Direct Relief recently sent a 38-pallet shipment to longtime partner Guyana Medical Relief to be distributed to four district hospitals treating people in need.
Assistance to these public hospitals is part of a healthcare system strengthening program currently supported through a grant from the IZUMI Foundation. The two-year program – which involves the provision of medical material resources to district and regional hospitals located in six of the ten administrative regions in the country – is designed to strengthen the country’s capacity to provide effective preventive, diagnostic, and curative medical services to people who would otherwise not be able to afford it.
Guyana faces numerous healthcare-related challenges that make it difficult for many of its residents to access quality medical services. These include widespread poverty, inequity, and disparities among social, ethnic, and geographic groups; a high burden of infectious diseases, non-communicable diseases, and injuries; a lack of roads and bridges affecting patient transport; medical professional brain drain, and slow overall economic growth.
Healthcare services are particularly difficult to access for Guyana’s Amerindian populations who live in remote forested areas in the country’s interior and are disproportionately affected by a wide range of medical conditions such as poor maternal and neonatal health, malnutrition, worm infestation, water-borne diseases, malaria, HIV/AIDS, and snake bites.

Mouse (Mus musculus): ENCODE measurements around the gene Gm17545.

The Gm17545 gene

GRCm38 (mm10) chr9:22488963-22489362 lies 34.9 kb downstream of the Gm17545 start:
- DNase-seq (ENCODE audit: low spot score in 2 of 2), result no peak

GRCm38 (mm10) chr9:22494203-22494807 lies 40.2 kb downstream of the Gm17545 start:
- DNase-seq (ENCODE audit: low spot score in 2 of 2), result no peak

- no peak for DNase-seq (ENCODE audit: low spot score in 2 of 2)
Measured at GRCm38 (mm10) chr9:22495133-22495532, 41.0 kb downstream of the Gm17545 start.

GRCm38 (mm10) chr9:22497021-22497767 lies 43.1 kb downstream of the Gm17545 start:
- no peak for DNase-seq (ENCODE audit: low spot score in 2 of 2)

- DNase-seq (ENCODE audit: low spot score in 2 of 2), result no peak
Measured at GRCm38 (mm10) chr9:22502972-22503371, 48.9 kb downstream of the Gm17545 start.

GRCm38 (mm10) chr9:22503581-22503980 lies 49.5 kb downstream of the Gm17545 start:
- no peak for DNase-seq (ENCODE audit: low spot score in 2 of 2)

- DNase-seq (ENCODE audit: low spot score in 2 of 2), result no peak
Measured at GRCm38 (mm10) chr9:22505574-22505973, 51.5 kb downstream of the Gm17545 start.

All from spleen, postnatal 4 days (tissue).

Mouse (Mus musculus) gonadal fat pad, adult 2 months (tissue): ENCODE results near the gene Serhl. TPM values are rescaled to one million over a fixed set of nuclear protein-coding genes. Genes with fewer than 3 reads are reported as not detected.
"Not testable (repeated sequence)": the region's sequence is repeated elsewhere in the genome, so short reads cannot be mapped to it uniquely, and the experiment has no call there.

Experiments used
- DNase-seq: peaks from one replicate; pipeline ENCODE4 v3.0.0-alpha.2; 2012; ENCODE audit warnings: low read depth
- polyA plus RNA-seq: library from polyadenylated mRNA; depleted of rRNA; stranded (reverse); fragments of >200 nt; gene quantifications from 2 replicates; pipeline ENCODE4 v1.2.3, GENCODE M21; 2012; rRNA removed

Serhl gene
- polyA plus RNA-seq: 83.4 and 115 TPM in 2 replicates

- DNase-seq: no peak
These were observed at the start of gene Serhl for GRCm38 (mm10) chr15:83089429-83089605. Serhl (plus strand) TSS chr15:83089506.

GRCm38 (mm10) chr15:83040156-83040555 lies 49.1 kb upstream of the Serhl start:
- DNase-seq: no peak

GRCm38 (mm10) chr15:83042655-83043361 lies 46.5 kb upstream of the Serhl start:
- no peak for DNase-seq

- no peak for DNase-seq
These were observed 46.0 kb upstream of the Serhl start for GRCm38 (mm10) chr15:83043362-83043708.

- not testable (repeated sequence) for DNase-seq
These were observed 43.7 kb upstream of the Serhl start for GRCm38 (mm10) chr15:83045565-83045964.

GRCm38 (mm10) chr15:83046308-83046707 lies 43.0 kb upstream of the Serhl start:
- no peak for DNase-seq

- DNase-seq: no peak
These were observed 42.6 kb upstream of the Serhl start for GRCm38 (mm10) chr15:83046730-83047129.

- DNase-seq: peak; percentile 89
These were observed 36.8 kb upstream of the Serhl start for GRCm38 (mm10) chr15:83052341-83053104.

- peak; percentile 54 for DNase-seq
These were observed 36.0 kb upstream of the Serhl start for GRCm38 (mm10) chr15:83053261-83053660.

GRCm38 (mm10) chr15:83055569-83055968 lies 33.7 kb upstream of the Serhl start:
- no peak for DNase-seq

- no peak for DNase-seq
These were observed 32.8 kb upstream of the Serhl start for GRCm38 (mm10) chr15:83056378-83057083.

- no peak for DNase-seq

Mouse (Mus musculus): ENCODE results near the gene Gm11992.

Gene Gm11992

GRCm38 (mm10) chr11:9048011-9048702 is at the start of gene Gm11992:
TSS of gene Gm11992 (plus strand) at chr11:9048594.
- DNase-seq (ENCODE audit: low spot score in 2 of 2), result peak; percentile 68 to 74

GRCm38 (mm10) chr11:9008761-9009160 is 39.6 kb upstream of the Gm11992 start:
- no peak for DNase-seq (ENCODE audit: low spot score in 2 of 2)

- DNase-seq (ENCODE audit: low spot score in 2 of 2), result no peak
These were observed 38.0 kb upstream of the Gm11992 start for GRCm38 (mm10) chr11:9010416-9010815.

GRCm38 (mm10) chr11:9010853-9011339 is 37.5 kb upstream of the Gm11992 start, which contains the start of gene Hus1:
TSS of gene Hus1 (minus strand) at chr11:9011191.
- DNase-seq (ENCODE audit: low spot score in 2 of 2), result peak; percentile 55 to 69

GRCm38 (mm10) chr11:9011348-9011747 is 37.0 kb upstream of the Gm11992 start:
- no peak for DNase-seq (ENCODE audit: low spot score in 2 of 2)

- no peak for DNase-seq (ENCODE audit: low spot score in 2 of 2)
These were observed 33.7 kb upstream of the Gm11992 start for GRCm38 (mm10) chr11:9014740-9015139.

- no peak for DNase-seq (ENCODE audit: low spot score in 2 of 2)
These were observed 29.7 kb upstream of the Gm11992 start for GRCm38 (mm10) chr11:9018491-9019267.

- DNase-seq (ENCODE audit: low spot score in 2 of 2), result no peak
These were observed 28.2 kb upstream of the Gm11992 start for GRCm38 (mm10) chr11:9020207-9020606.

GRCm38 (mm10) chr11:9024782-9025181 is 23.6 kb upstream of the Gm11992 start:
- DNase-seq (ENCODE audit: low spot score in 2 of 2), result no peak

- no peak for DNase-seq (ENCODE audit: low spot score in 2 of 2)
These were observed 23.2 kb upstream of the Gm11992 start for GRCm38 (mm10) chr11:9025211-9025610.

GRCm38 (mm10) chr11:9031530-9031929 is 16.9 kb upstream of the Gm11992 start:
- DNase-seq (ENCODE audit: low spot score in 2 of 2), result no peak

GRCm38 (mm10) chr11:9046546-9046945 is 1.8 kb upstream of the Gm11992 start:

As Guyana suffers from a double burden of disease – a high incidence of both infectious and non-infectious diseases – the hospitals need to have significant quantities of pharmaceuticals to address both acute and chronic conditions. Although the facilities do receive some of the products they need from the Ministry of Health, persistent and prolonged shortages have left thousands of disadvantaged patients without the care they desperately need.
This Direct Relief shipment, which contained large quantities of medications donated by TEVA Pharmaceuticals, will enable health providers to treat patients in the most effective and appropriate manner possible. And, with adequate resources available for patients at the hospital level, medical products can be shared with district health centers and posts as well as with outreach teams of physicians and nurses who travel to Amerindian communities.